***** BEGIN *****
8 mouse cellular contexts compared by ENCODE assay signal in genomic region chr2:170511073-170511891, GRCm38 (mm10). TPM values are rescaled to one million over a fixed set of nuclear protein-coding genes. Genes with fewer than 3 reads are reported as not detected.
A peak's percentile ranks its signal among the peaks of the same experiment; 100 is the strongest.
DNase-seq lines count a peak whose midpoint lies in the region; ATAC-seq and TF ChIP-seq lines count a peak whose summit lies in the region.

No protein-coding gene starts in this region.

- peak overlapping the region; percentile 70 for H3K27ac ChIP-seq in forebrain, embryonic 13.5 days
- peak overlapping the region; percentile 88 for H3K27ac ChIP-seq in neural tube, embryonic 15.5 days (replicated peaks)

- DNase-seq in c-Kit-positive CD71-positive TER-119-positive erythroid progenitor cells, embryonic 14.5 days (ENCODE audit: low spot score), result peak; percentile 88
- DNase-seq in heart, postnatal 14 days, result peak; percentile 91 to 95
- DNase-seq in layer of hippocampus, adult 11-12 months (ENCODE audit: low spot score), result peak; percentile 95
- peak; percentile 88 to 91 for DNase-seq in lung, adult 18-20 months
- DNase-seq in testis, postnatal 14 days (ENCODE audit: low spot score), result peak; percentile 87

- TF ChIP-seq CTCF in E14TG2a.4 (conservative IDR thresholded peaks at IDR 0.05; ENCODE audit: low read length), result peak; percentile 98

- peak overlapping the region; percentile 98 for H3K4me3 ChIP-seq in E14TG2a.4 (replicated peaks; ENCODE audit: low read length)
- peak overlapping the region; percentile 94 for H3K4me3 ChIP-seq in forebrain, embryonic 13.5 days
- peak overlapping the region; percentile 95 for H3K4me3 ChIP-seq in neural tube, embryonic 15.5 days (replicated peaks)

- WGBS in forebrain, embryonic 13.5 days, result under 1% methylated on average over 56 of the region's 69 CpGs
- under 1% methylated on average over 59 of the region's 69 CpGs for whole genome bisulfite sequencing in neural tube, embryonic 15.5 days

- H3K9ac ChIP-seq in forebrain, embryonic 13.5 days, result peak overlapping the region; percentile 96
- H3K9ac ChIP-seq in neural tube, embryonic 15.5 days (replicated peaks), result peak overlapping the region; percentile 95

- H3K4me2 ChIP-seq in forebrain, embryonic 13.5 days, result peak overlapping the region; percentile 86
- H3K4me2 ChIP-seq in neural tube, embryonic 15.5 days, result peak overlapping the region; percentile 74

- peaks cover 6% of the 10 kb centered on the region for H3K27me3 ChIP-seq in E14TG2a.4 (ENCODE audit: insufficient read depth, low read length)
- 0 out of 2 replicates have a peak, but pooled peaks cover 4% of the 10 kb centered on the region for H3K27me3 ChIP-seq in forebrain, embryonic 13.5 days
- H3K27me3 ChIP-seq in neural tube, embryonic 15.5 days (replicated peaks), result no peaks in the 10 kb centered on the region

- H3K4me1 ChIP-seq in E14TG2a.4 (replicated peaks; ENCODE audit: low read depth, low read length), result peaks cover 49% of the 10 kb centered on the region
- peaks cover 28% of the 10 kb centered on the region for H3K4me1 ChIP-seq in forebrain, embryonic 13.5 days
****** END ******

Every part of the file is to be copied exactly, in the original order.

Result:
8 mouse cellular contexts compared by ENCODE assay signal in genomic region chr2:170511073-170511891, GRCm38 (mm10). TPM values are rescaled to one million over a fixed set of nuclear protein-coding genes. Genes with fewer than 3 reads are reported as not detected.
A peak's percentile ranks its signal among the peaks of the same experiment; 100 is the strongest.
DNase-seq lines count a peak whose midpoint lies in the region; ATAC-seq and TF ChIP-seq lines count a peak whose summit lies in the region.

No protein-coding gene starts in this region.

- peak overlapping the region; percentile 70 for H3K27ac ChIP-seq in forebrain, embryonic 13.5 days
- peak overlapping the region; percentile 88 for H3K27ac ChIP-seq in neural tube, embryonic 15.5 days (replicated peaks)

- DNase-seq in c-Kit-positive CD71-positive TER-119-positive erythroid progenitor cells, embryonic 14.5 days (ENCODE audit: low spot score), result peak; percentile 88
- DNase-seq in heart, postnatal 14 days, result peak; percentile 91 to 95
- DNase-seq in layer of hippocampus, adult 11-12 months (ENCODE audit: low spot score), result peak; percentile 95
- peak; percentile 88 to 91 for DNase-seq in lung, adult 18-20 months
- DNase-seq in testis, postnatal 14 days (ENCODE audit: low spot score), result peak; percentile 87

- TF ChIP-seq CTCF in E14TG2a.4 (conservative IDR thresholded peaks at IDR 0.05; ENCODE audit: low read length), result peak; percentile 98

- peak overlapping the region; percentile 98 for H3K4me3 ChIP-seq in E14TG2a.4 (replicated peaks; ENCODE audit: low read length)
- peak overlapping the region; percentile 94 for H3K4me3 ChIP-seq in forebrain, embryonic 13.5 days
- peak overlapping the region; percentile 95 for H3K4me3 ChIP-seq in neural tube, embryonic 15.5 days (replicated peaks)

- WGBS in forebrain, embryonic 13.5 days, result under 1% methylated on average over 56 of the region's 69 CpGs
- under 1% methylated on average over 59 of the region's 69 CpGs for whole genome bisulfite sequencing in neural tube, embryonic 15.5 days

- H3K9ac ChIP-seq in forebrain, embryonic 13.5 days, result peak overlapping the region; percentile 96
- H3K9ac ChIP-seq in neural tube, embryonic 15.5 days (replicated peaks), result peak overlapping the region; percentile 95

- H3K4me2 ChIP-seq in forebrain, embryonic 13.5 days, result peak overlapping the region; percentile 86
- H3K4me2 ChIP-seq in neural tube, embryonic 15.5 days, result peak overlapping the region; percentile 74

- peaks cover 6% of the 10 kb centered on the region for H3K27me3 ChIP-seq in E14TG2a.4 (ENCODE audit: insufficient read depth, low read length)
- 0 out of 2 replicates have a peak, but pooled peaks cover 4% of the 10 kb centered on the region for H3K27me3 ChIP-seq in forebrain, embryonic 13.5 days
- H3K27me3 ChIP-seq in neural tube, embryonic 15.5 days (replicated peaks), result no peaks in the 10 kb centered on the region

- H3K4me1 ChIP-seq in E14TG2a.4 (replicated peaks; ENCODE audit: low read depth, low read length), result peaks cover 49% of the 10 kb centered on the region
- peaks cover 28% of the 10 kb centered on the region for H3K4me1 ChIP-seq in forebrain, embryonic 13.5 days